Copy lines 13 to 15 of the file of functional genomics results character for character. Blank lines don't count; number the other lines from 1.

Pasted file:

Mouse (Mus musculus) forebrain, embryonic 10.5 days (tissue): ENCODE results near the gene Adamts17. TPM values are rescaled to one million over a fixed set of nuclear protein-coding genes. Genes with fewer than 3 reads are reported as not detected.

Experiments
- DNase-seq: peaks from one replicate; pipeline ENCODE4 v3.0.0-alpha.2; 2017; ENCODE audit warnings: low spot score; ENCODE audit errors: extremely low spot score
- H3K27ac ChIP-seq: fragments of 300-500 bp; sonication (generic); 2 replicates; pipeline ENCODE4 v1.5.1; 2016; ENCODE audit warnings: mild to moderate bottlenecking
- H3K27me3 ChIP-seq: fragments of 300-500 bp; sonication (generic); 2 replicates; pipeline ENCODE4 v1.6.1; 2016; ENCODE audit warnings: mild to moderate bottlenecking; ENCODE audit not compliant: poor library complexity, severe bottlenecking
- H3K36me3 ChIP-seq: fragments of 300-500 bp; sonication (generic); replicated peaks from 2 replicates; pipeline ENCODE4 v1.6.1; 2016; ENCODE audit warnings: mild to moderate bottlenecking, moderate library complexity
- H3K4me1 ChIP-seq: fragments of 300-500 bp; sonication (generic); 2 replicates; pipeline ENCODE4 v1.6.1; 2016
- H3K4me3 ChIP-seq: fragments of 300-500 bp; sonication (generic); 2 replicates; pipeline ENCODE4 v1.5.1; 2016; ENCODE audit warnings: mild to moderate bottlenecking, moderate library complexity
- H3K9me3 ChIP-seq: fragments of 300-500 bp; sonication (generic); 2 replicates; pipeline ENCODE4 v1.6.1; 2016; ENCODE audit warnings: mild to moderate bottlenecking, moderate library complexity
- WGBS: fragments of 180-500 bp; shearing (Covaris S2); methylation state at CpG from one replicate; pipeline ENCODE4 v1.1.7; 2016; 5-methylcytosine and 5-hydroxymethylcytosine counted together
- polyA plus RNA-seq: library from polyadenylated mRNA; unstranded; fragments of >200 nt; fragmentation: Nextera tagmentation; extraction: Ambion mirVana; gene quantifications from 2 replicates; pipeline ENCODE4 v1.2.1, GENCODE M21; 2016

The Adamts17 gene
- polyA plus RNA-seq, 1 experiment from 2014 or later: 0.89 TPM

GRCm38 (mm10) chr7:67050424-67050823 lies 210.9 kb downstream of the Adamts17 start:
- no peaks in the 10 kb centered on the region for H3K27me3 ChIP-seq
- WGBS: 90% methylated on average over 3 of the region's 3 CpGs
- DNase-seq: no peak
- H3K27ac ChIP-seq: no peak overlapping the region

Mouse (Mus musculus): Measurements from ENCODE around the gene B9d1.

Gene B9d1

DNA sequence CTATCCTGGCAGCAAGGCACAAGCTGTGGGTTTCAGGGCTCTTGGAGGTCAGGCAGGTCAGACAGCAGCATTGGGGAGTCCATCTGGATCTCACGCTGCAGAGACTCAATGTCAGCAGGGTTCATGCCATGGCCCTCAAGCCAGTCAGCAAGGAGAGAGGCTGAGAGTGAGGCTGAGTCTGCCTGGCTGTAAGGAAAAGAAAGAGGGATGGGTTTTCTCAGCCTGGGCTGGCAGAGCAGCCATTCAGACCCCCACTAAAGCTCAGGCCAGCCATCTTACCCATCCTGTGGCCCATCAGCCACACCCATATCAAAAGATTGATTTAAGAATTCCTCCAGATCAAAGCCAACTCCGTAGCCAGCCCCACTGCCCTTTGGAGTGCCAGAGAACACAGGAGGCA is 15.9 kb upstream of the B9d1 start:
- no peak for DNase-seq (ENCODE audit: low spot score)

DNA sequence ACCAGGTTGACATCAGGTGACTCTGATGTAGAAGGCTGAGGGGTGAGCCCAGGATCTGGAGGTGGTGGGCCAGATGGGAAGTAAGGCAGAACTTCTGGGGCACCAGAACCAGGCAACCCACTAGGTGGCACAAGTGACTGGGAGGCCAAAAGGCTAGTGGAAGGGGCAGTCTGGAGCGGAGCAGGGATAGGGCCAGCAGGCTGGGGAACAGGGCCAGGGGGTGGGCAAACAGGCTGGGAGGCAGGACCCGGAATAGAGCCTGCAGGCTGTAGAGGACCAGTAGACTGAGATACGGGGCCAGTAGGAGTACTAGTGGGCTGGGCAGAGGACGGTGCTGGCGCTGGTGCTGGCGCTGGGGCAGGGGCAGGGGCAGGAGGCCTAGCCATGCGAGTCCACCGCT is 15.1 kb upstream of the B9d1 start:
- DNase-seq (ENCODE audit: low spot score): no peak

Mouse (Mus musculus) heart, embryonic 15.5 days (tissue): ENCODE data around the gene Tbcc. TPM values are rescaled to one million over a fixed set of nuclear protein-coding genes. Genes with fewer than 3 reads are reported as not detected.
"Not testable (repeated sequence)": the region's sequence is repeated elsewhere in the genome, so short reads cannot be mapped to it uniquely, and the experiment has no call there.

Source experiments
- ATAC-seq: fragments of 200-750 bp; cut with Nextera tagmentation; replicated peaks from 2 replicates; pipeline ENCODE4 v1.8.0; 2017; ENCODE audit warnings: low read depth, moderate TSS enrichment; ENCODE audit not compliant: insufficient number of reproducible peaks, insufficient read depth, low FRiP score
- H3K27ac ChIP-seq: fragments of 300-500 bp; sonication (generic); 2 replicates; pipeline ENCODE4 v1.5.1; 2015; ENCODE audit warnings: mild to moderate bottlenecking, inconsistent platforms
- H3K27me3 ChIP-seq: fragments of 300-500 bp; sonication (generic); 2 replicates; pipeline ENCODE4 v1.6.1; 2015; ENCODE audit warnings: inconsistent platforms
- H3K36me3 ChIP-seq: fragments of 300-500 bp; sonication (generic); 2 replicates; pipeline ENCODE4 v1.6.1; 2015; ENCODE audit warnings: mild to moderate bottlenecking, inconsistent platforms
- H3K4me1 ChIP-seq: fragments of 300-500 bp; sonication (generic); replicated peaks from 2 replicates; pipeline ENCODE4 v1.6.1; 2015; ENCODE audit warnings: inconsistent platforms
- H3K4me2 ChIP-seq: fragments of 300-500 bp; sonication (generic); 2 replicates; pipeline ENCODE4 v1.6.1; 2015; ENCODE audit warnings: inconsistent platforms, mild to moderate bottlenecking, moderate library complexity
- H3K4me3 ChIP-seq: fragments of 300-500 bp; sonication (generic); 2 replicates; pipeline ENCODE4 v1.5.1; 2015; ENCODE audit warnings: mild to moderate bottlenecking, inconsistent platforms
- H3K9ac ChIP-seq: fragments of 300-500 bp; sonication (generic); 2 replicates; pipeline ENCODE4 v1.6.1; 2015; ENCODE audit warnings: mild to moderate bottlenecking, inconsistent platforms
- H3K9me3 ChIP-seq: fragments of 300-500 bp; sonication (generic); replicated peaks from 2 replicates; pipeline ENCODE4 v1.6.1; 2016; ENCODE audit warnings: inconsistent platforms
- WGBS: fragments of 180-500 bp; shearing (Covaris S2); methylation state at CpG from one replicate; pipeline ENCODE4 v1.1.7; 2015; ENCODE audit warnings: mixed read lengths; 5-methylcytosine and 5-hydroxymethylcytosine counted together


- polyA plus RNA-seq, 1 experiment from 2014 or later: 0.89 TPM

GRCm38 (mm10) chr7:67050424-67050823 lies 210.9 kb downstream of the Adamts17 start:
- no peaks in the 10 kb centered on the region for H3K27me3 ChIP-seq